The UN Secretary-General's Bulletin

An important step towards protection from sexual exploitation was taken by the UN with the publication of the Secretary-General's Bulletin: Special measures for protection from sexual exploitation and sexual abuse.[10]

The purpose of the Bulletin was to draw up standards for protecting vulnerable populations, particularly women and children, from sexual exploitation and abuse. It defines sexual exploitation as

any actual or attempted abuse of a position of vulnerability, differential power, or trust, for sexual purposes, including, but not limited to, profiting monetarily, socially or politically from sexual exploitation of another.[11]

It prohibits such behavior by all UN staff and by the staff of all organizations which are working in cooperative arrangements with the UN, i.e. NGHAs. In addition the Bulletin outlines procedures to be followed for preventing and for punishing sexual exploitation and abuse.

Building Safer Organisations project

In November 2004 a collaborative effort by a number of NGOs set up the Building Safer Organisations project (BSO) with the purpose of developing the capacity of NGOs "to receive and investigate allegations of sexual exploitation and abuse brought by persons of concern—including refugees, displaced persons and local host populations." Hosted at the outset as a pilot project by the umbrella organization, the International Council of Voluntary Agencies (ICVA) the project initially developed training materials. Using the materials, the BSO project carried out participatory workshops for NGO and UN staff. As of June 2006, a total of 137 NGO staff took part in the management or investigation workshops.[12] In April 2007, BSO was move permanently to Humanitarian Accountability Partnership International where it has been merged with HAP's complaints unit.[13] By April 2008, BSO had held "16 Investigation workshops; seven Investigations Follow-up workshops; seven Management workshops as well as four Training of Trainers workshops and 1 Complaints Mechanisms workshop. 522 humanitarian agency staff has participated in the BSO Learning Programme workshops."[14]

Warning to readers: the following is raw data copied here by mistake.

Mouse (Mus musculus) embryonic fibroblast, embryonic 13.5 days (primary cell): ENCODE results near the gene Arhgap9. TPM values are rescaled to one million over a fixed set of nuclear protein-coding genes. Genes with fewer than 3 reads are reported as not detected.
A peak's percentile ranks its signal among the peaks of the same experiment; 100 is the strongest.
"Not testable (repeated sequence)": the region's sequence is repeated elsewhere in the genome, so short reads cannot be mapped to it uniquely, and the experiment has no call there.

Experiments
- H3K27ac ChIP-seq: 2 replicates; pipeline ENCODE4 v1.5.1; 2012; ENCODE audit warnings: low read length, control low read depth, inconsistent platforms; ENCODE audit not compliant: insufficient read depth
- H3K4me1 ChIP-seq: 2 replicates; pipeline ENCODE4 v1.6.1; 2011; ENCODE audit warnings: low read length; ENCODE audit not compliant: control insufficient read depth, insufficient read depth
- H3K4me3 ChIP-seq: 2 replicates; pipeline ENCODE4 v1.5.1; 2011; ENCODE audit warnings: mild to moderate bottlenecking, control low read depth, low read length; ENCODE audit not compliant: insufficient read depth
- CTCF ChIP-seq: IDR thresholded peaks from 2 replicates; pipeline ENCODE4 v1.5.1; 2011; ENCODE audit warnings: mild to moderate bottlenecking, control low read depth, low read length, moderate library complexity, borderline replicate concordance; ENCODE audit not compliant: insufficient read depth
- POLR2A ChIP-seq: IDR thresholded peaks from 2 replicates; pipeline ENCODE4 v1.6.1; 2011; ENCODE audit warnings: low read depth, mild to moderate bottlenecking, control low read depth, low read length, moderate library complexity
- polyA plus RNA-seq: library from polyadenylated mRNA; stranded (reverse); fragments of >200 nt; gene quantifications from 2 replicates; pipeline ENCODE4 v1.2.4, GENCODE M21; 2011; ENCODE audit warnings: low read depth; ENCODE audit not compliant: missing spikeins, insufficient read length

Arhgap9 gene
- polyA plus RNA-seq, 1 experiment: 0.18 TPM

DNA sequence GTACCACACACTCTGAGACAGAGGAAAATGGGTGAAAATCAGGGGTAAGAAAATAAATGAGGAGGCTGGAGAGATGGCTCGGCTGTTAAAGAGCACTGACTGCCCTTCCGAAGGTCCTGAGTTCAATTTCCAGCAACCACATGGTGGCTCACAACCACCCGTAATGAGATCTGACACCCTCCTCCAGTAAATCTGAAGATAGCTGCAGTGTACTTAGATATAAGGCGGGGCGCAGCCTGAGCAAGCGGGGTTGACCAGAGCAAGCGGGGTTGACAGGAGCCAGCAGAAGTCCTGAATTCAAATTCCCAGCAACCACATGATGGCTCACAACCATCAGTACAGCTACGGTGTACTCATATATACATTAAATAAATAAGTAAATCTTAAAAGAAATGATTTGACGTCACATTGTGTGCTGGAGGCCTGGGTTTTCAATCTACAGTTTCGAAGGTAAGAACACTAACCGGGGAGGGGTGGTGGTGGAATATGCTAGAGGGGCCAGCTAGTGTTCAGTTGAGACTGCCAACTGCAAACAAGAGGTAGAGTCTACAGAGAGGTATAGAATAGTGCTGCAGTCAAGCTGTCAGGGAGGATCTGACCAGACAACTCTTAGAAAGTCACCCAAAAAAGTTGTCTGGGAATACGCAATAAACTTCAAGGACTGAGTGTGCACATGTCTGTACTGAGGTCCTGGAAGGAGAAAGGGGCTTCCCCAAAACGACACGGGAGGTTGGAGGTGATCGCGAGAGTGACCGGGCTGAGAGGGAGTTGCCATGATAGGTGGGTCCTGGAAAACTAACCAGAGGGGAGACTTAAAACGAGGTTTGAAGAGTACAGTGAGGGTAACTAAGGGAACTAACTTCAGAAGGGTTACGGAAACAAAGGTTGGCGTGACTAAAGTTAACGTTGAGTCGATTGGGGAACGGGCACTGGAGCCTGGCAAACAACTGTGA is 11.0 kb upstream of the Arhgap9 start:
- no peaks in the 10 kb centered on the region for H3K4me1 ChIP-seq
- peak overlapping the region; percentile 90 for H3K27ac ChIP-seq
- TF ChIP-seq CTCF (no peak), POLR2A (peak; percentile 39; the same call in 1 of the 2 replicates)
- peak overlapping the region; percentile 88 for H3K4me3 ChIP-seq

Since its inception, BSO has been helping organisations apply principles of good complaints and response systems to cases of sexual exploitation and abuse by staff. BSO helps NGOs achieve greater accountability by:

  • Training NGO staff through the BSO Investigations Learning Programme (LP) on conducting fair, thorough and confidential investigations into complaints of sexual exploitation and abuse of disaster survivors;
  • Promoting implementation of common standards on preventing and responding to sexual exploitation and abuse through working with national and regional networks;
  • Publishing "guidlines"[15] on complaints mechanisms and investigation procedures and a training handbook[16] containing the Investigations Learning Programmes
  • Providing opportunities for peer to peer engagement;
  • Supporting NGOs to develop better practices through research and advocacy[17]